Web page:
Stool testing is a widely accepted, non-invasive, technique for colorectal cancer (CRC) screening. Guaiac-based faecal occult blood test (gFOBT) screening has been proven to decrease CRC-related mortality; however gFOBT is hampered by a low sensitivity. Faecal immunochemical tests (FITs) have several advantages over gFOBT. First of all, FIT has a better sensitivity and higher uptake. Furthermore, the quantitative variant of the FIT allows choices on cut-off level for test-positivity according to colonoscopy resources available, personal risk profile, and/or intended detection rate in the screened population. Stool-based DNA (sDNA) tests aiming at the detection of specific DNA alterations may improve detection of CRC and adenomas compared to gFOBT screening, but large-scale population based studies are lacking. This review focuses on factors influencing test performance of those three stool based screening tests.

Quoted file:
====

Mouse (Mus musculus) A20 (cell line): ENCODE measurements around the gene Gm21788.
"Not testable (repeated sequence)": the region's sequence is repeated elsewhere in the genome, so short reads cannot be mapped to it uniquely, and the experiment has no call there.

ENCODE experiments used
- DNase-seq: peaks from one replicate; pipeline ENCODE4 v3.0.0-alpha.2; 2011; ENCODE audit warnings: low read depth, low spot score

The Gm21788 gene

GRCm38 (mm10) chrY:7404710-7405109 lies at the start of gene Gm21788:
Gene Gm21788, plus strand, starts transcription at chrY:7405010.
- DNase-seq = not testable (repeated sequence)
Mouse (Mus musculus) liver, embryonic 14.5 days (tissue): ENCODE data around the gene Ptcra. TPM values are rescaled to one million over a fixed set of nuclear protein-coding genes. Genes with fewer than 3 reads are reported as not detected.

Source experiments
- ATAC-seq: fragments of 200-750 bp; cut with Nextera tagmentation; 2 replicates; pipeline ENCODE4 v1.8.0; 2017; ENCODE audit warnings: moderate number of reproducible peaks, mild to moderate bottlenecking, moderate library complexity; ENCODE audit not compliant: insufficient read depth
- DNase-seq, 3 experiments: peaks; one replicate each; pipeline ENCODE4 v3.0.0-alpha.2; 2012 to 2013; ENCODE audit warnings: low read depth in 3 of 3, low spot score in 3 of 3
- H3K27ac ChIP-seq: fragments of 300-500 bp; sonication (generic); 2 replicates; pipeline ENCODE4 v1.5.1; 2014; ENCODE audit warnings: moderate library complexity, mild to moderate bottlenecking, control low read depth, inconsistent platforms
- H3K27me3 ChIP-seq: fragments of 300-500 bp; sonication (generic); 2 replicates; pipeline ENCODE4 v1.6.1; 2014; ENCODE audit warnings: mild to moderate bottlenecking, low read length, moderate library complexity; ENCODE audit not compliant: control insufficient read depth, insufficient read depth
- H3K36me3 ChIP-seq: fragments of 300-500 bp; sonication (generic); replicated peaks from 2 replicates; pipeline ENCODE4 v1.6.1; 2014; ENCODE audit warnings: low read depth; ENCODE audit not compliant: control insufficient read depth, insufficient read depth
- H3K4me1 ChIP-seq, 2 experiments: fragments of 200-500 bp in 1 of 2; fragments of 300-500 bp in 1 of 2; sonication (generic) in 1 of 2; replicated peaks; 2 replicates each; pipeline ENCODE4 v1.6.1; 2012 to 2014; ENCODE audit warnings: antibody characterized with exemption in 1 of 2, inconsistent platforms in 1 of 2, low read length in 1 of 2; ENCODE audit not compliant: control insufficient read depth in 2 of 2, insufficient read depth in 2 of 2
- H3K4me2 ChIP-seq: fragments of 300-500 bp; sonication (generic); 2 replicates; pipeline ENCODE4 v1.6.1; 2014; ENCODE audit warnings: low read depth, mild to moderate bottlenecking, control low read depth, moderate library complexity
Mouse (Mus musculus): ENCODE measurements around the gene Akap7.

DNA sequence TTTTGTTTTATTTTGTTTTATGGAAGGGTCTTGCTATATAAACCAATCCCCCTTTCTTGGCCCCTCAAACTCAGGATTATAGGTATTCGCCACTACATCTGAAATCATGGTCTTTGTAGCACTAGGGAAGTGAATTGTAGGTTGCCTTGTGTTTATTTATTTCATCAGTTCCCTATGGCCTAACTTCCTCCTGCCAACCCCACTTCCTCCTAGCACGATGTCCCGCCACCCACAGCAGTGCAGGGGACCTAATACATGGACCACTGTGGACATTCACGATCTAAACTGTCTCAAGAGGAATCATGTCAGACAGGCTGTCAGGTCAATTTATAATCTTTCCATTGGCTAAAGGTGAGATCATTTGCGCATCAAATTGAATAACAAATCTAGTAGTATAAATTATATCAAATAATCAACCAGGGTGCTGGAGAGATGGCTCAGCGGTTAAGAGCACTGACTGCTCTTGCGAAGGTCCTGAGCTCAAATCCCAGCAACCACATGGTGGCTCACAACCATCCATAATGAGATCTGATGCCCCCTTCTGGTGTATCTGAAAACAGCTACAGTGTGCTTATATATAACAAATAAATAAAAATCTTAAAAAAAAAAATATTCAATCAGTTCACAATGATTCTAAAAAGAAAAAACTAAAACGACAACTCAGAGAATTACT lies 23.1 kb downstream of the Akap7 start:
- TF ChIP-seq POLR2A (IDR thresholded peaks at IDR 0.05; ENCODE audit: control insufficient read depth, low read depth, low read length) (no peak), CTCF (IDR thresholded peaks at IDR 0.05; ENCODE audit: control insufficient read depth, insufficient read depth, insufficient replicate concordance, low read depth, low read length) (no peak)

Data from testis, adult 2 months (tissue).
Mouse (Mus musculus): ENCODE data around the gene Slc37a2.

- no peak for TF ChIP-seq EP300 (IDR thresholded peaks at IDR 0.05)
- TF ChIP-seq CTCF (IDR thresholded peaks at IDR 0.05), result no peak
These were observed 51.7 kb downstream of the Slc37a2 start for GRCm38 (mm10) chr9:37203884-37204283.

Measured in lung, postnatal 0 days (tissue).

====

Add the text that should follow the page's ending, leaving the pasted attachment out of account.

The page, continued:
Adenomas, Colorectal cancer, FIT, FOBT, Faecal DNA test, Faecal immunochemical test, Guaiac-based faecal occult blood test, Performance, Screening,
Best Practice and Research in Clinical Gastroenterology
Erasmus MC: University Medical Center Rotterdam

van Dam, L, Kuipers, E.J, & van Leerdam, M.E. (2010). Performance improvements of stool-based screening tests. Best Practice and Research in Clinical Gastroenterology (Vol. 24, pp. 479–492). doi:10.1016/j.bpg.2010.03.009